Dealing with the practicalities of owning ships
So Garvey and UNIA were making a go of getting the capital together! But then the second problem arose. Unlike George Brown, none of them knew anything about the business. They made, honestly, terrible business decisions. The vessels they bought were old and worn out. Yarmouth sprang a leak on its first outing and needed repair on its return. Garvey felt pressure to get the ship back out with a cargo of distilled liquor that he negotiated a price by the ton for. The experienced master of Yarmouth blew up at him, told him that the yard had not fitted her out for transporting liquor, and that his price per ton was ridiculously low for such a cargo. Garvey also had decided to allow an engineering firm to repair Yarmouth that essentially fleeced him. It was emblematic of the business problems the UNIA and Garvey faced.
The side wheel steamer Shady Side
So UNIA decided to sell even more stock to buy more ships, to try to dig themselves out of the hole they were in. The owner of Shady Side, a Hudson River ferry, persuaded Garvey that she would be an excellent summer excursion boat from which he could make a huge profit (p. 94). So Garvey bought it, and operated it in the summer of 1920. Over the winter, however, whether from rot, from ice or from storm, she sank and her owners declared her a total loss. Black Star Line had to take the insurers to court for the $5,000 claim that they refused to pay.
Steam yacht Kanawha
UNIA also bought the Kanawha, a small yacht that Garvey said would be useful for the inter-Colonial trade in the Indies. However, the price he paid for the 375-ton vessel, about $60,000, was exorbitant. A merchant mariner friend warned Garvey that the boat’s operating expenses would exceed its purchase price. He also pointed to defective boilers and auxiliaries, but Garvey went ahead anyway (p. 96). A boiler explosion on her first trip as the Antonio Maceo killed a crewman. The Coast Guard towed her back to New York, never to sail again.
Garvey’s Dream of the Black Star Line Destroyed
To top it all off, UNIA had to siphon off the proceeds from the sale of stocks to fund the budget deficit caused by a failed restaurant venture (p. 89). The Black Star Line was, by 1922, practically bankrupt.
The court case: Garvey Vs. U.S.A.
All of these business problems and improprieties came out in a federal court case, Garvey v. U.S.A. Federal authorities arrested Garvey on Jan. 12, 1922, and a grand jury indicted him for mail fraud on Feb. 16 (p. 192). The indictment claimed that the UNIA’s mailer soliciting funds for a ship named Phyllis Wheatley was fraudulent, because they implied that Black Star Line already owned her. They did not own her, in fact. They were looking for a ship to buy they would name Phyllis Wheatley.
By this time, Garvey’s many enemies, both within the Black community and without, gave evidence against him. The FBI, who under J. Edgar Hoover wanted to frame Garvey’s political activism as a communist threat, had been looking for a deportable charge against him for years. They found this one. A jury found Marcus Garvey guilty in March of 1923. The judge in the case, whose fairness at the trial drew praise from black journalists, ended up imposing the maximum sentence after Garvey damned his entire ethnic group (the judge was Jewish) in public. Despite appeals, and with an official pardon from President Calvin Coolidge, Immigration authorities deported Marcus Garvey on Dec. 2, 1927 (p. 207).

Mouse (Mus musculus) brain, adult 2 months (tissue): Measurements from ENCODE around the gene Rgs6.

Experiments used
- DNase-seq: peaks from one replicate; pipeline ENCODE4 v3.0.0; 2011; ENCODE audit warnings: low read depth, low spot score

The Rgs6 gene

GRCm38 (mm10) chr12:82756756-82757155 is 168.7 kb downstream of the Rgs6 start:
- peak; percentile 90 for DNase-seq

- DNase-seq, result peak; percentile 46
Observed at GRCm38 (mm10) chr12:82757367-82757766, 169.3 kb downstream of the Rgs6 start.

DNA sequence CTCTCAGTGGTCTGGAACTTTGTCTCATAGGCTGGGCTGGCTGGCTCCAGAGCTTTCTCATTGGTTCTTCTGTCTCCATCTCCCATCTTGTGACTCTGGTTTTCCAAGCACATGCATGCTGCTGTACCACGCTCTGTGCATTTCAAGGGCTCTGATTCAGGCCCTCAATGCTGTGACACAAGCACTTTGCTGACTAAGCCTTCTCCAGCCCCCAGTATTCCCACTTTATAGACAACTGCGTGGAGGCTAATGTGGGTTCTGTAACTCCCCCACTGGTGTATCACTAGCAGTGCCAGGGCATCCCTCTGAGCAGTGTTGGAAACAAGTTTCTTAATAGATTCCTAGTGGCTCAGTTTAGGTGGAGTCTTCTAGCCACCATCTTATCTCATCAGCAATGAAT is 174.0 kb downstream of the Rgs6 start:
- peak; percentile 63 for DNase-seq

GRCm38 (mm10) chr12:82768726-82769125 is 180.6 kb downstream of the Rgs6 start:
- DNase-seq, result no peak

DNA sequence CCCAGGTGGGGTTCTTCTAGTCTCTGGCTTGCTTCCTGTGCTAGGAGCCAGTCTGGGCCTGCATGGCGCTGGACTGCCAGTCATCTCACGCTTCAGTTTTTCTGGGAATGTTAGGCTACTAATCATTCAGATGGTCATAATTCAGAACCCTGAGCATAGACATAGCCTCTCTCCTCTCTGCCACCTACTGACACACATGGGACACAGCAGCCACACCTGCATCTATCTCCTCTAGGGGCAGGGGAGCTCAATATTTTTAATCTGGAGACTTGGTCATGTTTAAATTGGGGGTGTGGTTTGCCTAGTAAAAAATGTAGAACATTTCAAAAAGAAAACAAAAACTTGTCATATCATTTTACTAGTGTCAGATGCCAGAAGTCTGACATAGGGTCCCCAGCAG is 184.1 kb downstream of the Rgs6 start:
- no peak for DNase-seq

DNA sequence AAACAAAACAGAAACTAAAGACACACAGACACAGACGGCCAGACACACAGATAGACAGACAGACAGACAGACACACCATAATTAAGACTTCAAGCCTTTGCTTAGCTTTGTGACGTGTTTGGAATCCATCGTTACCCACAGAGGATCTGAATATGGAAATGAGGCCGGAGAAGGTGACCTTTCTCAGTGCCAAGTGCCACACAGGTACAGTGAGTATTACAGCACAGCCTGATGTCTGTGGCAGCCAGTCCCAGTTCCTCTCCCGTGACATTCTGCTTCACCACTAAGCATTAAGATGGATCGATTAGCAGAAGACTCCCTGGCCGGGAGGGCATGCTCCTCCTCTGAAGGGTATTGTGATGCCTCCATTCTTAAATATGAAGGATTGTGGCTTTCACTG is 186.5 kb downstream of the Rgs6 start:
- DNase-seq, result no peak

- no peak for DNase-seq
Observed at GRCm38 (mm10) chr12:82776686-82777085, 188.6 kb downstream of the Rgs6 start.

A Mariners’ Museum connection
An interesting coda to this saga is that in our collections is a folder of Black Star Line materials in the Elwin Eldredge Collection. Eldredge, who refers to himself as a “student of History of American Steam Navigation”, wrote a letter to the UNIA merely trying to find out what happened in all this to the Yarmouth. It was a ship he had sailed in many times, he writes. A letter came back on UNIA letterhead. You can read the contents of both these letters below.
Marcus Garvey lived in a different world from the one we find ourselves in today. He was, and remains, a lively and controversial figure. But for me, and for The Mariners’ Museum and Park, he is something of a forerunner. He believed in the power of ships to bring people together, people who are naturally connected to each other despite the miles and the oceans that keep them apart. And he created an institution, the UNIA, that he believed would ultimately “promote the public welfare,” just as Archer Huntington did when he created this Museum. He wanted Black people to believe in themselves and elevate themselves. I think he’d agree with my favorite drag superstar, RuPaul, when he says, “If you can’t love yourself, how the hell you gonna’ love somebody else? Can I get an Amen! up in here?” I think we could all use a dose of that.